When I’m not traveling with children, I’m pretty easygoing. I don’t get stressed about delayed flights due to inclement weather in Denver, and I’m easily entertained by the new novel by Robert Boswell or salesmen in khaki pants getting their pre-flight drink on in front of a big-screen TV. When I choose to fly Southwest, I don’t fret about my exact place in line and almost agree with the philosophy of a woman I overheard recently who, when asked about her boarding pass number, proclaimed that she was on vacation and didn’t “feel like counting.”

You could have called me Mr. Sunshine on my last trip. I allowed a family of five to go ahead of me and helped an older woman hoist her bag into the compartment overhead. I’m not choosy about where I sit. I prefer to be near the front of the plane, so when I saw two seats open, I tossed my carry-on up top and asked the man in the aisle seat if I could grab the window.

He wore squarish glasses and still had some of his dirty blonde hair languishing on the top of his head. I repeated my request since he didn’t seem to hear. Sighing audibly, he aimed his eyes at me as if I had just insulted his sister’s new hairstyle. He rose rather slowly, then stepped into the aisle barely enough to let a man half my size through, and I wasn’t half as large as he was.

As I wedged myself in, I saw that he had claimed his territory by stowing objects under all the seats except his. What do you do with a guy like that? Anyone flying in the past decade knows that most flights are full or oversold, and trying to save a whole row for yourself is like attempting to hoard the cake at your cousin’s wedding. The dude said nothing as I slipped his little man purse over to the neutral zone between us. I wanted to continue being Mr. Sunshine, but I felt dark clouds moving in.

I studied him, trying to figure out why he was being such a douchenozzle. He had stains on his shorts but a relatively clean shirt. He was reading a hardback copy of Hotel Pastis—not a terrible novel, but when the flight attendant came by to take drink orders, he demanded a full can of Diet Sprite with a tone of voice usually reserved for misbehaved pets.

I didn’t want to hate him or even dislike him, so I opened my own novel, Tumbledown, and escaped into the plot. The novel centers around a counselor at a psychiatric hospital and the complicated ways he deals with his patients and himself.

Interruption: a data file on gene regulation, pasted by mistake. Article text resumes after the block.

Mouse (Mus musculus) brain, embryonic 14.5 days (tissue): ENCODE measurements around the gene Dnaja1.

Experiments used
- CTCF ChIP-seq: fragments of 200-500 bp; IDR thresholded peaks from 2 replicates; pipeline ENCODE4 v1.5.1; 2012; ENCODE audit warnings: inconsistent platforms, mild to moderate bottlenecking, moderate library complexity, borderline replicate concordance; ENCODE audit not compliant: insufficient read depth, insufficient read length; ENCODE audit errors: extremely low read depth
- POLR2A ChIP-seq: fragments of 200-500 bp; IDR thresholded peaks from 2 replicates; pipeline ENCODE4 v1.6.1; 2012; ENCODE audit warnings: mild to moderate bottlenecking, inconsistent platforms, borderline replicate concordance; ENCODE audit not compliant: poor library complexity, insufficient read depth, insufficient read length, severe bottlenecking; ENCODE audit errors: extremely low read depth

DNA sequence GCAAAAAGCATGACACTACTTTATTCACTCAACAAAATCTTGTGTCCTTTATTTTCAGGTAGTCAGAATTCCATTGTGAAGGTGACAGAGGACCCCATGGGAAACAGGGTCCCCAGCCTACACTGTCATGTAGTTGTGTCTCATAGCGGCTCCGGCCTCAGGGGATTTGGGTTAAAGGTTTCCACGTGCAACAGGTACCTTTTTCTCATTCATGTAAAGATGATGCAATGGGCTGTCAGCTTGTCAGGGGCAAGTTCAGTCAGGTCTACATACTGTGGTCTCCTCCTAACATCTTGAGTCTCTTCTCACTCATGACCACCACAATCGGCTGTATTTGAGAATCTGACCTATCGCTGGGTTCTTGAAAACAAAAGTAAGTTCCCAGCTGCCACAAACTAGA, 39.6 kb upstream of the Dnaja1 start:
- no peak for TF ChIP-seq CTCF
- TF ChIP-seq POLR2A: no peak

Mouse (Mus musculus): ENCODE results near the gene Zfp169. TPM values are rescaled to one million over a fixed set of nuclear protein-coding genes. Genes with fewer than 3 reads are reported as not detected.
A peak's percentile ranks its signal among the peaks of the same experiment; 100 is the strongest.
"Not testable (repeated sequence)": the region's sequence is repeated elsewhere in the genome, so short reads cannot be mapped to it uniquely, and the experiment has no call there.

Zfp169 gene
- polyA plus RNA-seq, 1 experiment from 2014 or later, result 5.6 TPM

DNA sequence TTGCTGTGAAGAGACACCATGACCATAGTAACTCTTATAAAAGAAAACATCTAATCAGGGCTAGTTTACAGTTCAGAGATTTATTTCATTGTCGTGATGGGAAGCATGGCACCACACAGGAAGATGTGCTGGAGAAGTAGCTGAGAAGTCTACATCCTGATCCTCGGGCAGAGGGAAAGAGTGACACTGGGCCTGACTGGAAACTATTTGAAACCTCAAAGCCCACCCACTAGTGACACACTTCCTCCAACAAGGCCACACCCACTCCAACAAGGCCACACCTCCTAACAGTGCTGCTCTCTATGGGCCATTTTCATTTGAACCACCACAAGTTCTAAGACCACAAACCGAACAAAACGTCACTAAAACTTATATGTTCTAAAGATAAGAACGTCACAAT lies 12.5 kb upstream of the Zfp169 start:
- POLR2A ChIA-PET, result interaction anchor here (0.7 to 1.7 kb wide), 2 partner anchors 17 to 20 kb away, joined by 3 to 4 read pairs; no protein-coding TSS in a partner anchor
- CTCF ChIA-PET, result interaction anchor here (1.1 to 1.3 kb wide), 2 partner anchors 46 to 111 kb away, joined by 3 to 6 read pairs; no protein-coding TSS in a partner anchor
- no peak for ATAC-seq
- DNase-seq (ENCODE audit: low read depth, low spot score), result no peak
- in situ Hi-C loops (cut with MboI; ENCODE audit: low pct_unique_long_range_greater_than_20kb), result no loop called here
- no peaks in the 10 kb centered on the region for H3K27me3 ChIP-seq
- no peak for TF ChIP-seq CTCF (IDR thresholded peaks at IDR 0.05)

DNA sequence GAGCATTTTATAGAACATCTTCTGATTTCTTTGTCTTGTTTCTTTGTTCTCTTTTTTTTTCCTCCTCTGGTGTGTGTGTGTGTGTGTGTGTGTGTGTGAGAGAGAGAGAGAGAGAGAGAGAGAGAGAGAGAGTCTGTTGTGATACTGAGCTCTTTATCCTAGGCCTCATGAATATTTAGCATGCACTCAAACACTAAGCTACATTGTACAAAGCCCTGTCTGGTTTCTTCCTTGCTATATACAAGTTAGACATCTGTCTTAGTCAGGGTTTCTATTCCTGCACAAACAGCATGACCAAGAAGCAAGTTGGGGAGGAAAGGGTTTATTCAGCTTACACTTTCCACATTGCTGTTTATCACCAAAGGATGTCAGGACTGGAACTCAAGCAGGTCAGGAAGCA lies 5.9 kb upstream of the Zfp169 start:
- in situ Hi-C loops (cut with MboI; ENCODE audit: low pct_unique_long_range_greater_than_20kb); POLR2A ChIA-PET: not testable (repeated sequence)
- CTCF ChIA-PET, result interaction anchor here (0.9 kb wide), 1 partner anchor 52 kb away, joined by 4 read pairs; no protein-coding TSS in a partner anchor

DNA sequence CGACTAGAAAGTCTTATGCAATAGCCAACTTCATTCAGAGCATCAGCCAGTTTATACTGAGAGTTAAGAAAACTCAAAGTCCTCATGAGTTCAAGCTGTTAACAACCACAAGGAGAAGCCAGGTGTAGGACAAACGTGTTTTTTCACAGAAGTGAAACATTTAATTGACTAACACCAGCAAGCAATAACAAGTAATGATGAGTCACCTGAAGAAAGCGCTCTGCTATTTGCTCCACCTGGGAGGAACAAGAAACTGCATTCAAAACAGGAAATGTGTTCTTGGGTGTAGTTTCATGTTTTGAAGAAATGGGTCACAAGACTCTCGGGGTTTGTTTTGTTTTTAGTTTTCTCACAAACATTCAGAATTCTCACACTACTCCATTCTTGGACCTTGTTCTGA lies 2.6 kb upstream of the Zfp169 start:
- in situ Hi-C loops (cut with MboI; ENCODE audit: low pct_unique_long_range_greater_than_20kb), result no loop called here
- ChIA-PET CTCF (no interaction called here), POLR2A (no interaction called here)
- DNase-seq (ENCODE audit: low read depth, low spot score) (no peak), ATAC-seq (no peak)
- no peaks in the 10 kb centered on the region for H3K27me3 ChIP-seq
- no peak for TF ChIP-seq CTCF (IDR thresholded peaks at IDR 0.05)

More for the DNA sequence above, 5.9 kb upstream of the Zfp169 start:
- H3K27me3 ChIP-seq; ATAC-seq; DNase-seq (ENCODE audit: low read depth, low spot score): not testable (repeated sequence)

I thought my row mate would have to check in to a real hospital when he started coughing. It sounded as if he had a ball of steel wool nestled in his lungs and was desperate to dislodge it. His hacking was deep and liquidy, so I placed my hand over my mouth and nose, pretending I was stifling the longest yawn of my life. He deposited a healthy dose of phlegm into a tissue and threw the sputum ball casually onto the tray in the unoccupied middle seat.

I stared at the dripping bloom, hoping he would somehow register my disgust by proxy. Nothing. We teach our children to be kind and non-judgmental, especially when it comes to strangers. We also teach them to be sanitary. The flight attendants came by twice with their white plastic bags, and he failed to rid my life of the wet ugliness.

When he got up to go to the bathroom, I wanted to yell: “Take your shit with you,” but I was raised in a white, repressed manner where, instead of making a scene in public places, you just stew. So stew I did. My stew was chunky and spicy, full of angry ingredients fighting other angry ingredients over an open flame.

By the time he threw away his foul leavings, I was pretty steamed and ready to exit the aircraft. He clutched his two little bags and one of those metal cane contraptions that unfold into the type of seat overweight people use when they grow tired of walking around a museum or medium-sized hotel lobby. He ambled down the aisle and once we hit the jet way, he demanded a wheelchair.

The female porter obliged, and departing passengers were held up as he got settled for his free ride with his bags perched on his lap like a wealthy woman’s dog. The porter started pushing but couldn’t get the chair over the lip of the ramp. I could hear her labored breath as she strained to roll the dead weight across the hump. I don’t believe in karma, but I believe in irony. What else could I do?

“This is my life,” I thought as I rolled my bag to the side and grabbed the two handles of my temporary nemesis’ delivery device. I pushed as hard as I could, and then I started coughing.